Harman Patil (Editor)

.25 21 Stevens

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Type  centerfire rifle
Designed  1897
Neck diameter  .280 in (7.1 mm)
Place of origin  United States
Bullet diameter  .257 in (6.5 mm)
Base diameter  .300 in (7.6 mm)

The .25-21 Stevens was an American centerfire rifle cartridge.

Designed by Capt. W. L. Carpenter, 9th U.S. Infantry, in 1897, the .25-21 was a bottlenecked round, based on the longer .25-25. It was Stevens' second straight-cased cartridge (after the .25-25) and would be used in the single shot Model 44 rifle, as well as the Model 44½, which first went on sale in 1903. In addition, it was available in the Remington-Hepburn target rifle.

While the .25-25 was popular, the .25-21 offered "practically the same performance and was a little cleaner shooting." It was also found the usual 20 or 21 gr (1.30 or 1.36 g) black powder charge of the shorter, bottlenecked .25-21 offered "practically the same ballistics" as 24 or 25 gr (1.56 or 1.62 g) in the .25-25. It was highly accurate, reputedly capable of generating .5 in (12.7 mm) groups at 100 yd (91 m).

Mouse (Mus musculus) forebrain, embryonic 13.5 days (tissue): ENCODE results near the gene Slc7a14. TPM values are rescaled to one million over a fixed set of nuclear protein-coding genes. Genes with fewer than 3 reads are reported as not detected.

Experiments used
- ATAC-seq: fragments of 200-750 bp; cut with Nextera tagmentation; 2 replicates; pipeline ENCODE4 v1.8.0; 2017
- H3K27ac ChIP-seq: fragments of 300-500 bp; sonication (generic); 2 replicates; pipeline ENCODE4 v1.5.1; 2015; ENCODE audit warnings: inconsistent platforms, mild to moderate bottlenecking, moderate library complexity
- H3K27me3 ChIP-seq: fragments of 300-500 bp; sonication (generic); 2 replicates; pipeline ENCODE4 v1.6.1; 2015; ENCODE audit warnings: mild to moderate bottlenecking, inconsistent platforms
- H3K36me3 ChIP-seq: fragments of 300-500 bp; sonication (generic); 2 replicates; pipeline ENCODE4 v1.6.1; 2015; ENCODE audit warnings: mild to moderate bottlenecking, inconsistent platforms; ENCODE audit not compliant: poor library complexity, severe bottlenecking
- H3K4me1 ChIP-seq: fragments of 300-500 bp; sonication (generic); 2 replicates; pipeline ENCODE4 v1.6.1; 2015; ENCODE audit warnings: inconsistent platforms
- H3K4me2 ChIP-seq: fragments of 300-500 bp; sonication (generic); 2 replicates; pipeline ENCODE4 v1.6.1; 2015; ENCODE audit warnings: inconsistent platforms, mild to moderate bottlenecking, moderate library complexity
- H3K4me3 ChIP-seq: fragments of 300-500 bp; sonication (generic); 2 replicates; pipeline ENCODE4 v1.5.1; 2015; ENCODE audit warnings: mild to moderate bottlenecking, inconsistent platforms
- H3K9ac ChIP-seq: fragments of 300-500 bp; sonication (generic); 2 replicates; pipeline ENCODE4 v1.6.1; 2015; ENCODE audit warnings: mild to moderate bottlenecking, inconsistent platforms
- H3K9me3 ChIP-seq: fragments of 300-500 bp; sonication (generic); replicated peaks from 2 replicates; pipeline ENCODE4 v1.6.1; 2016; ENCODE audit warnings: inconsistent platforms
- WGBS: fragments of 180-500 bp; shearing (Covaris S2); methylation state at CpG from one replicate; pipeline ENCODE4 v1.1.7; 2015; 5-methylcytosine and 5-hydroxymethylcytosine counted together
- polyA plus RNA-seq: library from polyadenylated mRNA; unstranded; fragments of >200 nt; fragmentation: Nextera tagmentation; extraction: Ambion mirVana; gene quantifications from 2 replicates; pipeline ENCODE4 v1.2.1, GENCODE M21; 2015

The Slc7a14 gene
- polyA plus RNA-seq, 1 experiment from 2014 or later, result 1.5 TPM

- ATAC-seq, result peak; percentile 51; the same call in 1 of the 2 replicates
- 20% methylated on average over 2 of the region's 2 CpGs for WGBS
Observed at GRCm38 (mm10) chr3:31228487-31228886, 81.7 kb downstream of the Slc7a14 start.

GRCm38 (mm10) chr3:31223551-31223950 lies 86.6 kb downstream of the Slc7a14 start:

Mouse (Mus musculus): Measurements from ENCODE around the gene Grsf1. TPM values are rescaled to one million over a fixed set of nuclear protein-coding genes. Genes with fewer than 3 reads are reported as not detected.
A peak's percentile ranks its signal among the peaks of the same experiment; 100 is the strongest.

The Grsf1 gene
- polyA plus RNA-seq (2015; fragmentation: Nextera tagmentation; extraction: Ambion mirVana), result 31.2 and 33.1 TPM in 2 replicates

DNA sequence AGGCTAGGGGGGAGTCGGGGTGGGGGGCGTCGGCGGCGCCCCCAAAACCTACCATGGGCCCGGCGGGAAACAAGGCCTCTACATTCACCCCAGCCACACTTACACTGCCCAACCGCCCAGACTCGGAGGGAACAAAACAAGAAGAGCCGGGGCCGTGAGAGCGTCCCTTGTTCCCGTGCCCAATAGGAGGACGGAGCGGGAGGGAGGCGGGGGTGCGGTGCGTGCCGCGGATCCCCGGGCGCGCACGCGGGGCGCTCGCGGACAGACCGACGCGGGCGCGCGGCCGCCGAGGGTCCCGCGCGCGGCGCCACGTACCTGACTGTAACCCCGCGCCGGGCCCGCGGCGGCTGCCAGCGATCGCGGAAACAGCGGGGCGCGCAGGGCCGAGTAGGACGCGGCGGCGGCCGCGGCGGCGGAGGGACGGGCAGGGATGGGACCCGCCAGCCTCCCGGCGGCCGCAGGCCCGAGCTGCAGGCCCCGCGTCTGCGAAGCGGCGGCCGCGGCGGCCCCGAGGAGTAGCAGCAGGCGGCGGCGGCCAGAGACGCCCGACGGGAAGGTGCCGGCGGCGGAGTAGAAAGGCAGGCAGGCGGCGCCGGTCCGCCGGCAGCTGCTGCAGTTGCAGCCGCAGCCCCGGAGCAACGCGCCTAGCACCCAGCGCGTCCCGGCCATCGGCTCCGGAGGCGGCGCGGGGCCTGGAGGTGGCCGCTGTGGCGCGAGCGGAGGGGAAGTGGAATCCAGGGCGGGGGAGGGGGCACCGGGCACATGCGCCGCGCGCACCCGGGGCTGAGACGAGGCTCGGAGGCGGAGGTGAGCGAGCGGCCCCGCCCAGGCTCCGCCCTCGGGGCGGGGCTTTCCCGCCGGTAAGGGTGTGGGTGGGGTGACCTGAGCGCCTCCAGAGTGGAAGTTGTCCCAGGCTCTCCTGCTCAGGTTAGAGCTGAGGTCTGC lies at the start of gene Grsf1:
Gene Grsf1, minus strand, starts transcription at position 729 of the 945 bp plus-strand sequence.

In power, the .25-21 was outpaced by the .25-20 WCF and .32-20 Winchester, while today, even modern pistol rounds such as the .38 Super offer superior performance.

References

.25-21 Stevens Wikipedia


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